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6 Useful Arel Techniques for Composing Queries

By: Kyler Stole

If you ever struggle to express a query in ActiveRecord, you may be able to build it with Arel instead. Arel is the platform that manages the abstract syntax tree (AST) used to build SQL queries in Rails. It’s the implementation underneath the veneer of ActiveRecord (AR) and it’s considerably more flexible than just the functionality that AR exposes. When AR falls short of your needs, Arel can fill the gap without resorting to writing raw SQL.

Just a quick aside here. Nothing’s wrong with writing raw SQL. Sometimes that’s the best option when you have a hardcoded query block. However, avoiding it can be advantageous for a few reasons. When you’re building a query with a lot of variables and conditional logic, the raw SQL approach can quickly become less readable. As the complexity of your query increases, managing your growing SQL string while keeping valid syntax will become less tenable. That’s where taking the time to break your query into composable bits of Arel can be well worth the investment.

Additionally, Arel helps avoid SQL injection vulnerabilities and is more portable because the Arel AST still goes through your database’s adapter to build its query.

Note: Arel is technically a private API. It is likely to introduce breaking changes more often than public APIs, so if you use it directly, be sure to protect your code with sufficient unit test coverage. However, the core has remained fairly stable.

The starting point: #arel_table

The most common root of Arel usage is the #arel_table method. It’s a method defined on every model that inherits from ActiveRecord::Base, and it gives you an Arel::Table instance. With that starting point, you can construct any simple statement in a way that mirrors SQL.

# = 'Timothy'

# users.age >= 27

User.arel_table[:status].in(%w[active pending])
# users.status IN ('active', 'pending')

Those all return an instance of a subclass of Arel::Nodes::Node and can be passed directly as the argument in an ActiveRecord #where.

All of the preceding examples have simple counterparts in AR using hash syntax, but Arel has support for a whole lot more.

User.arel_table[:name].not_in_any(%w[Mike Molly])
# NOT IN ('Mike') OR NOT IN ('Molly')

# !~ 'vic$'


And importantly, these can take another Arel Attribute as an argument.

# =

Discovering available methods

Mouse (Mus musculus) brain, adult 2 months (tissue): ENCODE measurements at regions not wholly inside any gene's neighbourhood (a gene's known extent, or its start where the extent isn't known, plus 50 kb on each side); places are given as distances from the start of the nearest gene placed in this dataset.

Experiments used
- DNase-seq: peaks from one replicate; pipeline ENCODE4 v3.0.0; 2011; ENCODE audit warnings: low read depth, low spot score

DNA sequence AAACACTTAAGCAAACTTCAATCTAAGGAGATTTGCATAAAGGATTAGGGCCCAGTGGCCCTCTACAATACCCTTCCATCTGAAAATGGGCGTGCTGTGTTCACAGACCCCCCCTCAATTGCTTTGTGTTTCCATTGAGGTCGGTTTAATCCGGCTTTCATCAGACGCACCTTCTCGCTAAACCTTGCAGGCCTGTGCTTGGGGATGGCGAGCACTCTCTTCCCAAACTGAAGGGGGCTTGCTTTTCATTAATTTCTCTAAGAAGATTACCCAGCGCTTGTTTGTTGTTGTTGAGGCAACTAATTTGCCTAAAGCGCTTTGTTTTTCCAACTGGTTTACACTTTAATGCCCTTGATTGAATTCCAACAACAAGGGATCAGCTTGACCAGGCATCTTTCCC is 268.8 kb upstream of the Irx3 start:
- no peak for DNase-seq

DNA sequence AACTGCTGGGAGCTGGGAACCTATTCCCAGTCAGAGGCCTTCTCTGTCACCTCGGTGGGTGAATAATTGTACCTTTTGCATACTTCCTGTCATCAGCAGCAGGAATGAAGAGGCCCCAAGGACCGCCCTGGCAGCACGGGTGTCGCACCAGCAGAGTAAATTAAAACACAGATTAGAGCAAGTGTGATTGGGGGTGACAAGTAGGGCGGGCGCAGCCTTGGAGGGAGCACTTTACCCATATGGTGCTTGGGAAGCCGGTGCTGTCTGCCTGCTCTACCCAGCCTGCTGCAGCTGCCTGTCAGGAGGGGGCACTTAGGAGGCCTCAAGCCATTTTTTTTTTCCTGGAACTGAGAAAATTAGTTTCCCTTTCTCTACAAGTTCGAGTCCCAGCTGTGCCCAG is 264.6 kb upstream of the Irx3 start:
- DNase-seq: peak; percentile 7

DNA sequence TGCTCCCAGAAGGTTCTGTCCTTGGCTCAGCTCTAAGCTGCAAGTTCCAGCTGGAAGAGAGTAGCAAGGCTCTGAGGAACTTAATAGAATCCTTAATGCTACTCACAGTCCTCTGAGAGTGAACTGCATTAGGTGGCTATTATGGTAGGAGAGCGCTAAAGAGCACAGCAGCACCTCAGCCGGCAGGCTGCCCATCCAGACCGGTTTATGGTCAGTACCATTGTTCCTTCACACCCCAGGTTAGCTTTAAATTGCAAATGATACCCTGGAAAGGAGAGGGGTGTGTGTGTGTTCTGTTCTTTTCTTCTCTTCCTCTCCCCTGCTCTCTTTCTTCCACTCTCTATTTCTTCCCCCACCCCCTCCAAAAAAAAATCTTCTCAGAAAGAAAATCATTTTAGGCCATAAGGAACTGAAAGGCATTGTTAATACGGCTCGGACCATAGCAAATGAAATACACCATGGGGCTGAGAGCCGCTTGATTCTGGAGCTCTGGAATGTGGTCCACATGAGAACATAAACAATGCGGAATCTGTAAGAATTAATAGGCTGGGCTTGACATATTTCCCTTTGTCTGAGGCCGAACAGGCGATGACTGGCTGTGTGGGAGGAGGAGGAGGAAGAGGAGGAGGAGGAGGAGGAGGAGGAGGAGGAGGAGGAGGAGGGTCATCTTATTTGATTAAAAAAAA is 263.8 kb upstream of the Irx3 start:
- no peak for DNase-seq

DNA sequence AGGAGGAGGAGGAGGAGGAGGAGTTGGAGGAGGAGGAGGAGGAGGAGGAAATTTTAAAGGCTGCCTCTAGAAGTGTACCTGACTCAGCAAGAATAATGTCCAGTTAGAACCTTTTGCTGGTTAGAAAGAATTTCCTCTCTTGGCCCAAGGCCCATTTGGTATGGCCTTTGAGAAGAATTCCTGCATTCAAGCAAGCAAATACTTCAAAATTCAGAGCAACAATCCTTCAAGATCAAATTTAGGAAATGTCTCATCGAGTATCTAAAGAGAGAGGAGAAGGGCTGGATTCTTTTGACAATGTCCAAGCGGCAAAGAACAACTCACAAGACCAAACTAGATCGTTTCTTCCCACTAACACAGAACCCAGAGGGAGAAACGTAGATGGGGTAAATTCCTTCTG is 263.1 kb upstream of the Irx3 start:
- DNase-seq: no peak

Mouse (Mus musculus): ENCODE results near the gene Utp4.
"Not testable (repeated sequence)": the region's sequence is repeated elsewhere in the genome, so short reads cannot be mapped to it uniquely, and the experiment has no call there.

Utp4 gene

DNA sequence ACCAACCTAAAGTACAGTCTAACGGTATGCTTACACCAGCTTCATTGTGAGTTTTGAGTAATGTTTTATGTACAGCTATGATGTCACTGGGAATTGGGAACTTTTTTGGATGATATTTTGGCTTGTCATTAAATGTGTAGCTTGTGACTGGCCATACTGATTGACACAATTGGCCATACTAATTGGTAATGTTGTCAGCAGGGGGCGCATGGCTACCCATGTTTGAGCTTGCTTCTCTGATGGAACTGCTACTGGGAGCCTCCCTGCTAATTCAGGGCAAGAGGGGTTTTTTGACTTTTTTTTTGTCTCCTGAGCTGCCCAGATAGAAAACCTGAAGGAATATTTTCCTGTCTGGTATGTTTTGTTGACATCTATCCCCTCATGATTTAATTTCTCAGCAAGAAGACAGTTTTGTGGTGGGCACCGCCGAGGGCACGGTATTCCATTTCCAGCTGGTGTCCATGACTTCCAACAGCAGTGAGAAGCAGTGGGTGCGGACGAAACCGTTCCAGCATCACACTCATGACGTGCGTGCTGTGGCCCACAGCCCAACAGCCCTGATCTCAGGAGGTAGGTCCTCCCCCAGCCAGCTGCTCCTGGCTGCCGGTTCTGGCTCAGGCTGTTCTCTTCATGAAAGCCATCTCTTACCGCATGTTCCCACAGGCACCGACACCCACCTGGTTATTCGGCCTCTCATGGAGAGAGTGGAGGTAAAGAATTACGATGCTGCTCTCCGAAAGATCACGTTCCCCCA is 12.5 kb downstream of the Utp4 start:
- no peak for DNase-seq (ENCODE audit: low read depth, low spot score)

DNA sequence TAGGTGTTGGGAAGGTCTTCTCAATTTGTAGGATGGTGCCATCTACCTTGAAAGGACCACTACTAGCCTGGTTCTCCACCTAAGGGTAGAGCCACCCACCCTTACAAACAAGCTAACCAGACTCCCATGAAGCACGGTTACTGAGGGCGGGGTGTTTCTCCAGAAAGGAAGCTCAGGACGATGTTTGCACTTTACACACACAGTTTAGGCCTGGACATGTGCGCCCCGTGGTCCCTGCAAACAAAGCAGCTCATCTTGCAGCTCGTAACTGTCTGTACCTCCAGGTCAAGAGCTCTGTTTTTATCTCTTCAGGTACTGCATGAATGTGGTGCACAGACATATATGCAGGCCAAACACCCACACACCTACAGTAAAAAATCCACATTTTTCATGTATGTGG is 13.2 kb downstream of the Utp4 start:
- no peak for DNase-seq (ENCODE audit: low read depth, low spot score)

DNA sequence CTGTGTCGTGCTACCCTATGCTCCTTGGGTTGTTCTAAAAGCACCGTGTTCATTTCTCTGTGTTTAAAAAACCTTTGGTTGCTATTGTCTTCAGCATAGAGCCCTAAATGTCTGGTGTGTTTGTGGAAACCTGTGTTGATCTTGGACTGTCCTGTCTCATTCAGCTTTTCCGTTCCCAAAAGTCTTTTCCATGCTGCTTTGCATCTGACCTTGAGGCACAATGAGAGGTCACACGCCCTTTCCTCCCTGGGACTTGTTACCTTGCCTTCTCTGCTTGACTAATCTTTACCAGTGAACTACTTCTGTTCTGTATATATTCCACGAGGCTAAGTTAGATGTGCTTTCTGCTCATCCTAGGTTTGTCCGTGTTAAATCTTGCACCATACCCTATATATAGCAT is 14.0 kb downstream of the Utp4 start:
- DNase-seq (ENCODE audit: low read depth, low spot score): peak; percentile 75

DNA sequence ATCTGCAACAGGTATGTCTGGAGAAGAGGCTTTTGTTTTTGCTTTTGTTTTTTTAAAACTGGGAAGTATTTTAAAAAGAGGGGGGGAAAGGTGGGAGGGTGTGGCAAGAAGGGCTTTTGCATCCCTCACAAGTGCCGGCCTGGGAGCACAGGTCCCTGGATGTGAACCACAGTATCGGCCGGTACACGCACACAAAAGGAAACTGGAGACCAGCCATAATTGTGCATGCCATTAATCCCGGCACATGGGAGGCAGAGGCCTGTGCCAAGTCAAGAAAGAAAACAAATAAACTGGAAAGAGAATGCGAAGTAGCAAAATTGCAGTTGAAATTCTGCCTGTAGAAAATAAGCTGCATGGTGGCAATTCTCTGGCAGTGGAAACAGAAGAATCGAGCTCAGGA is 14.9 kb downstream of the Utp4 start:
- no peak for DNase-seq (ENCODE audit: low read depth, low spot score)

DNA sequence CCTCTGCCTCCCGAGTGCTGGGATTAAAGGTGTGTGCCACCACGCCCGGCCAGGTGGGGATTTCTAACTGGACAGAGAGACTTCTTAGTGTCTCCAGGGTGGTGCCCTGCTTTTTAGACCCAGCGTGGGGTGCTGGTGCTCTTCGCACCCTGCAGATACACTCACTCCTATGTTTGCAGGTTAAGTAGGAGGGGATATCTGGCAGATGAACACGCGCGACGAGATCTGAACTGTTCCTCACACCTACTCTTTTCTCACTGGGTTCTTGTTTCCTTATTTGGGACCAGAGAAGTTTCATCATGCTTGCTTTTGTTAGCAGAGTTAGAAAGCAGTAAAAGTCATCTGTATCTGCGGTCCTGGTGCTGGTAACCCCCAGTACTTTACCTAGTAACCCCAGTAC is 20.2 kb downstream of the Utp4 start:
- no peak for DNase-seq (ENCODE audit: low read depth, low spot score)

The previous section demonstrated a few predication methods, but there are a ton more. Since Arel is a private API, there is limited documentation, and discovering all available methods can require inspecting the source or perusing included modules.


The Arel::Predications module defines a long list of methods that can be used to build a WHERE condition, but there are others.

The Arel::Math module provides the mathematical operators you typically use in SQL so you can build up mathematical expressions.

column = User.arel_table[:age]
column /= age_divisor if age_divisor
column - Employee.arel_table[:time_at_company]
# users.age / 3 - employees.time_at_company

The Arel::Expressions module provides a few common functions you may use in aggregate queries.

# MAX(users.age)

The Arel::OrderPredications module adds #asc and #desc for ORDER BY clauses.

By any other name: #alias, #as

One of my gripes with ActiveRecord is that you can’t easily alias a table. If you join a table on itself via an association, it will create an alias in a deterministic way, but that’s entirely inflexible. The one exception is if you use the ActiveRecord #from method to supply a subquery, you can specify an alias as the second argument that overrides the default 'subquery' alias.

With Arel, any table can be aliased with #alias.


If you end up with a more complex Arel type that does not include the #alias method, such as Arel::SelectManager, you can achieve the same result by wrapping it manually., :martians)

Similarly, attributes can be aliased with #as.


When Arel doesn’t have the method: NamedFunction

You can make any function that isn’t a method in Arel using the NamedFunction node type.

columns = [User.arel_table[:name], Bot.arel_table[:name]]'COALESCE', columns)

column = User.arel_table[:age]'CAST', ['float')])
# CAST( AS float)

Unsurprisingly, this is the underlying implementation for a lot of built-in Arel methods.

One table is not enough: join sources

Creating legible joins is a shining point for ActiveRecord because you set up the associations and don’t need to specify the conditions. Arel doesn’t have that layer, so you have to be more explicit.

users_table = User.arel_table
join_table = User.arel_table.alias('employees')

conditions = [

# FROM users LEFT OUTER JOIN users employees
# ON = AND employees.dismissed = FALSE

Just as with passing Arel nodes to an AR #where, the Arel join sources can be passed directly to an AR #joins.

Fake it till you make it: Arel.sql

When you do need to dip into the realm of raw SQL, you can still do it under an Arel umbrella! Apart from being the least exciting of the Arel methods demonstrated here, this may be the most useful. And since ActiveRecord began raising an error in Rails 6 for unrecognized attributes in the #order and #pluck clauses, this is likely a method you’ve used already. It effectively marks a raw string as known safe.

query.order(:age, Arel.sql('ARRAY_AGG(DISTINCT'))

Where to go from here

Arel can be very useful, but it’s not applicable in all cases. ActiveRecord should still be used where possible. Take a look at how we used a mix of Arel and ActiveRecord to create a composable query builder that powers several complex, dynamic pages.

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